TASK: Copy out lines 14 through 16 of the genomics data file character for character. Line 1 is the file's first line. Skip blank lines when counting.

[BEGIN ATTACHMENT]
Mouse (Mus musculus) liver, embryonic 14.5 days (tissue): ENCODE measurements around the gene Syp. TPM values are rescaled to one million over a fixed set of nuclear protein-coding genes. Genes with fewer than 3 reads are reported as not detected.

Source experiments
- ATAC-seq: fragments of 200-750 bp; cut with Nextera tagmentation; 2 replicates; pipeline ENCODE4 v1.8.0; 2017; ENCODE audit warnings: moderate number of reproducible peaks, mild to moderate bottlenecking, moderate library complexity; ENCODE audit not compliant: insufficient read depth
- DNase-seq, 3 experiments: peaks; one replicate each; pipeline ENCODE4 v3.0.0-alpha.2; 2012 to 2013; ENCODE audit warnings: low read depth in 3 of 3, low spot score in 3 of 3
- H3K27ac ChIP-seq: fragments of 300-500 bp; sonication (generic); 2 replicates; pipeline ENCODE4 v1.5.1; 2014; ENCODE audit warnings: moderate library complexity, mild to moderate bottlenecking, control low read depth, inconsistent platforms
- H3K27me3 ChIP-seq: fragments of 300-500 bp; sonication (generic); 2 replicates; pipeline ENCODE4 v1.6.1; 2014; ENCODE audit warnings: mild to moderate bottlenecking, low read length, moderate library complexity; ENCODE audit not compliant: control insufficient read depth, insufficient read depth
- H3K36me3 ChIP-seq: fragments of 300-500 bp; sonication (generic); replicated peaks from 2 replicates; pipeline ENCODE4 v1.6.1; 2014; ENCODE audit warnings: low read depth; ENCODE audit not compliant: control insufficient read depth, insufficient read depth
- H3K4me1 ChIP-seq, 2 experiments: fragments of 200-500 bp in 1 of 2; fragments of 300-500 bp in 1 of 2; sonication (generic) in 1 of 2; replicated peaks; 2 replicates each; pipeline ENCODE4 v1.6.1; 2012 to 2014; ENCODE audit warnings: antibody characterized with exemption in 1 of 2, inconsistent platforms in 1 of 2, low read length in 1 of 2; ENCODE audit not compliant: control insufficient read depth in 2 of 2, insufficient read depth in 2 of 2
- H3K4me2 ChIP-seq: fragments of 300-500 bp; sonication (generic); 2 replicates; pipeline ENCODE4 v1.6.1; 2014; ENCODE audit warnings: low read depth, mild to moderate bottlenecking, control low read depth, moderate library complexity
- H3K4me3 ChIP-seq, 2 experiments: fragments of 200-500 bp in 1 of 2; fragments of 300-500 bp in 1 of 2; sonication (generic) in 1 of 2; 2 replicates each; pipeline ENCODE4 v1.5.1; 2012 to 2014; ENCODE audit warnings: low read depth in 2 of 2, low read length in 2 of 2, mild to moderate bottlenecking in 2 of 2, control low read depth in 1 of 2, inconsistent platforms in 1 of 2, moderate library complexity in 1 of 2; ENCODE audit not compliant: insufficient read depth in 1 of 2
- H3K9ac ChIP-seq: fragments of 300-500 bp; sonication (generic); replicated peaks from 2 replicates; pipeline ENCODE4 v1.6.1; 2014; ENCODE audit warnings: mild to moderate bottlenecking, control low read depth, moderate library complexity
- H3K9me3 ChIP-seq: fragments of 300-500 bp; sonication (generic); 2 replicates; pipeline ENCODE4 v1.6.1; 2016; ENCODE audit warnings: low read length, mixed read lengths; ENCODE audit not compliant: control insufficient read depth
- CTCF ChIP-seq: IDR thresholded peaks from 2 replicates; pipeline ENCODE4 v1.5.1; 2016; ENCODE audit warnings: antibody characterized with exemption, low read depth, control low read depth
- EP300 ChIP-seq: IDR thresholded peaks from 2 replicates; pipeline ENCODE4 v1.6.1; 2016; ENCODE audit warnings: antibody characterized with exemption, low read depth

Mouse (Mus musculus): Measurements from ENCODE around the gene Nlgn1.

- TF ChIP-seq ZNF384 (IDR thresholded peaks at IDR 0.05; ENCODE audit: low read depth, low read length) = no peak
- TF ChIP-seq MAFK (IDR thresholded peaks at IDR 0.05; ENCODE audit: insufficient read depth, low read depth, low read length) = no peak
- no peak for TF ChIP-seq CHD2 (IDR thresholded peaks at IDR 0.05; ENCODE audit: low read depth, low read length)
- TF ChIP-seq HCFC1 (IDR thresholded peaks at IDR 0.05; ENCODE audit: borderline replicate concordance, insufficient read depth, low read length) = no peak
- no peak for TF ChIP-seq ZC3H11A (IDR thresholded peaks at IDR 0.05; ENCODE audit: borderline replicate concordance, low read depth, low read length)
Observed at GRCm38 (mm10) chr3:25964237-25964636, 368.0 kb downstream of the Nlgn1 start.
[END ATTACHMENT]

- EP300 ChIP-seq: IDR thresholded peaks from 2 replicates; pipeline ENCODE4 v1.6.1; 2016; ENCODE audit warnings: antibody characterized with exemption, low read depth

Mouse (Mus musculus): Measurements from ENCODE around the gene Nlgn1.

- TF ChIP-seq ZNF384 (IDR thresholded peaks at IDR 0.05; ENCODE audit: low read depth, low read length) = no peak